Indian and Pakistani Leaders Seek to End Their Cold War, but Will the ‘Deep State’ Allow Peace?
Six years after Mumbai, incoming Indian PM Modi is pledging better relations with Islamabad, but only if it cracks down on the deep state’s patronship of terror.
India’s incoming Prime Minister Narendra Modi’s decision to invite his Pakistani counterpart, Prime Minister Nawaz Sharif, to attend his inauguration in New Delhi today is a bold move intended to signal the new government wants to end the decades of confrontation in South Asia, although Sharif’s delayed response reflected his lack of control over the instruments of power in his own country, and suggests the Indian initiative will face tough resistance from Pakistan’s “deep state.”
But Sharif was there today. He too, it is clear, wants to end the cold war in the subcontinent.
Modi’s election is the most important political moment in India in decades. For the first time in over a quarter-century a prime minister’s own party, the Bharatiya Janata Party, will have a majority in the parliament and can pass significant legislation without gaining the backing of a host of smaller, mostly regional parties. Modi can try to jump-start the Indian economy, reduce government bureaucracy and corruption and get the country moving forward in a way his predecessors could not.
Inviting Sharif to the inauguration, along with the leaders of India’s other neighbors in South Asia, is also a bold move. It comes almost six years after the city of Mumbai was attacked by 10 Pakistani terrorists in the most important terror attack since 9/11. Between November 26 and 29, 2008 over 160 people died and over 300 were injured by the terrorists in the city's most luxurious hotel, the Taj Mahal.
Six Americans were among the victims.
The men who masterminded the attack are still free in Pakistan and are plotting more attacks. Years of good police work and investigation have established clearly that the plot was the joint work of Laskar e Tayyiba (LeT) and the Pakistani intelligence service known as the ISI.
In the last five years some good work has been done by India and America to bring to justice some of those involved like David Headley, the American who did the reconnaissance for the attack, and Sayeed Zabiuddin Ansari—alias Abu Jindal—who was in the Karachi control room in 2008 overseeing the massacre.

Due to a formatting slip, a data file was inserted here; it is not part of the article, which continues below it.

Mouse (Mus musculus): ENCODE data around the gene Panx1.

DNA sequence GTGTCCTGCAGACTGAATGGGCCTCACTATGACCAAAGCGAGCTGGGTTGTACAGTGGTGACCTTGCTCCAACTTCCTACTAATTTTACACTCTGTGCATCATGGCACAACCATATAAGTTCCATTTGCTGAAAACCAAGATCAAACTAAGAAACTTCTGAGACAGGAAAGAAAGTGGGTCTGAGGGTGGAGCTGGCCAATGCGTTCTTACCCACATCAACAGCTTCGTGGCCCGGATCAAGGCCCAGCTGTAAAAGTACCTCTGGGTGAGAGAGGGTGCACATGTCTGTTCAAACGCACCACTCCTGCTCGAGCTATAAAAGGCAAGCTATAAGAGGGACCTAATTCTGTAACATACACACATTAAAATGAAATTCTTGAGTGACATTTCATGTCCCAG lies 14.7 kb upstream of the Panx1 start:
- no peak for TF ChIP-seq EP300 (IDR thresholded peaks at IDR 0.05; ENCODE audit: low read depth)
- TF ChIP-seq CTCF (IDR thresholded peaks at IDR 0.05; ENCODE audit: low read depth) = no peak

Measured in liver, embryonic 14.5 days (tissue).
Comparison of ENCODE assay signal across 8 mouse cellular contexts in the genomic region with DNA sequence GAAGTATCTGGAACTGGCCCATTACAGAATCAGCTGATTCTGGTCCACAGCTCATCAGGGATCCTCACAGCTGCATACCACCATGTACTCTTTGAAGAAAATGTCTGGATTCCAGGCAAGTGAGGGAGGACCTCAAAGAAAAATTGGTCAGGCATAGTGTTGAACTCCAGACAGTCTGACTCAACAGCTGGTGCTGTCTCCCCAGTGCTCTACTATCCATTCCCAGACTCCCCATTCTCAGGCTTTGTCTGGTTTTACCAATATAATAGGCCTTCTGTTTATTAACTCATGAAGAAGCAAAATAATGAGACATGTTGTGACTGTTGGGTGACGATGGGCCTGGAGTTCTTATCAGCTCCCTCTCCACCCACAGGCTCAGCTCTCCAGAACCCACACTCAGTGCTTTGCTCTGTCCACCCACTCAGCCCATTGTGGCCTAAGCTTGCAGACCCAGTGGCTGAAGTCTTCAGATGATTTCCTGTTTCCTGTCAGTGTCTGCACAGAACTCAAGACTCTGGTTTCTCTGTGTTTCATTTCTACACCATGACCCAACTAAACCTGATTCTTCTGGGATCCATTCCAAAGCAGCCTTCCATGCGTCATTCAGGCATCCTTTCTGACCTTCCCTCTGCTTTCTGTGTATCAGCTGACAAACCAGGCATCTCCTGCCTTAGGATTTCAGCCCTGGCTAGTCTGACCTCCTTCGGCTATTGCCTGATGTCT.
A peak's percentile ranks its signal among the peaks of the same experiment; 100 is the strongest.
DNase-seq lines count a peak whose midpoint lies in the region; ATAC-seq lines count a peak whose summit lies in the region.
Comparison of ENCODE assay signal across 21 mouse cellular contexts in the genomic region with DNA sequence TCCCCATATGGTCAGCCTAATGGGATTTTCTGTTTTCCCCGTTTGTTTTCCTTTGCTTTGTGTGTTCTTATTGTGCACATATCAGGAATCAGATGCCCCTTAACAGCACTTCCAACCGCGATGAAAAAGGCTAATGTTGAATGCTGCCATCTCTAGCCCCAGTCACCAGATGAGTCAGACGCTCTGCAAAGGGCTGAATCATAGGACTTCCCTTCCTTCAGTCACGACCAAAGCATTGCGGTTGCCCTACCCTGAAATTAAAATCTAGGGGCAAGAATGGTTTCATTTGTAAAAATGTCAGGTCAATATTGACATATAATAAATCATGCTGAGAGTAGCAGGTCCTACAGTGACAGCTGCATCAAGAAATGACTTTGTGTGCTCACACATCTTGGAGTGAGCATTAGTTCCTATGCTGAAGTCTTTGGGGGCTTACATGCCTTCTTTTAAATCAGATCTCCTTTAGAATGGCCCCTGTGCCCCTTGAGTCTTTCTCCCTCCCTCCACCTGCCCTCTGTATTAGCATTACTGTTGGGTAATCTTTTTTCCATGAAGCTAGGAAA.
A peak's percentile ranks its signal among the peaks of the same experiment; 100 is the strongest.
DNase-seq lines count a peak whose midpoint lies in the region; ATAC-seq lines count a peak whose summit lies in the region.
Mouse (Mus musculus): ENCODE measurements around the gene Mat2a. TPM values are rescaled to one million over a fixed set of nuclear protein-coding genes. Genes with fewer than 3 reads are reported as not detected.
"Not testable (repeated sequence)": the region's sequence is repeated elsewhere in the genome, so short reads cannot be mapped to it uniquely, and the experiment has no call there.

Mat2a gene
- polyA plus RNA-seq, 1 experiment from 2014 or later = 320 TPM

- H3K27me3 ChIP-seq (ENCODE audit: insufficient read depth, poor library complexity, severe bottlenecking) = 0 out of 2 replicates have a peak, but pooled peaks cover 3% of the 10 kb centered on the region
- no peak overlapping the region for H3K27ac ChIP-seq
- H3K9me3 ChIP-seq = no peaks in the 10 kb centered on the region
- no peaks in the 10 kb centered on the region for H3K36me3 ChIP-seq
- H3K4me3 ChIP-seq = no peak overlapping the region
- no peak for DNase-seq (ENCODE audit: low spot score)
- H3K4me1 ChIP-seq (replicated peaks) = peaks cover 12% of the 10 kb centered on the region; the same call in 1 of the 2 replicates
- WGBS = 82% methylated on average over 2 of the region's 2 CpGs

But the Pakistani mastermind of the Mumbai plot, LeT’s leader Hafez Saeed, remains free in Pakistan where he continues to be a darling of the ISI and regularly calls for more attacks on India and America. He has already mocked Modi’s election. There is an American bounty for information that could lead to his arrest but it seems unlikely he will be brought to justice anytime soon by Pakistan. The army and ISI protect Saeed and the LeT. The LeT and ISI apparatus is still training legions of terrorists like the 10 sent to Mumbai.
The ISI officers involved in the plotting are also free. Some have suggested that ISI involvement was probably only low level and that the top army commanders did not know what was going on.
As a former professional intelligence officer I find that argument ridiculous.
Running an American citizen like Headley for years was a major ISI operation that would have been overseen and monitored, if not micro-managed, by the very top of the service. They knew what the plan was and they approved it. The government of President Asif Zardari was never strong enough to try to tackle the ISI.
Modi has pledged to seek better relations with Islamabad but only if it cracks down seriously on the deep state’s patronship of terror. He has significant potential economic carrots and sticks to use with Sharif, who knows Pakistan needs to dramatically improve trade with India if it is to get its own economy moving.
But Sharif is also very aware that the last time he was prime minister, he tried to get peace talks moving with India—only to be sabotaged by the deep state. Early in 1999 Sharif invited then-Prime Minister Atal Vajpayee to Lahore to talk about reducing tensions. Less than six months later Sharif’s army chief, Pervez Musharraf, broke the cease-fire in Kashmir and started a small war around the town of Kargil. The small war threatened to escalate into a full-scale catastrophe with nuclear weapons until Sharif bravely came to Washington on July 4th and was persuaded by President Bill Clinton to unilaterally pull back the Pakistani army behind the cease-fire line. By the end of 1999 Sharif had been overthrown in a coup by Musharraf. The deep state had triumphed.
More than five years after Mumbai justice has yet to be served. The small fish have been brought to account for their role but the big fish are still free and dangerous. Modi and Sharif are smart to meet but the challenge will be for Pakistan to control its own hardliners. If not it is all but certain that LeT will stage another attack and force Modi to react forcefully after the outrage. That could put the entire subcontinent on the brink of catastrophe.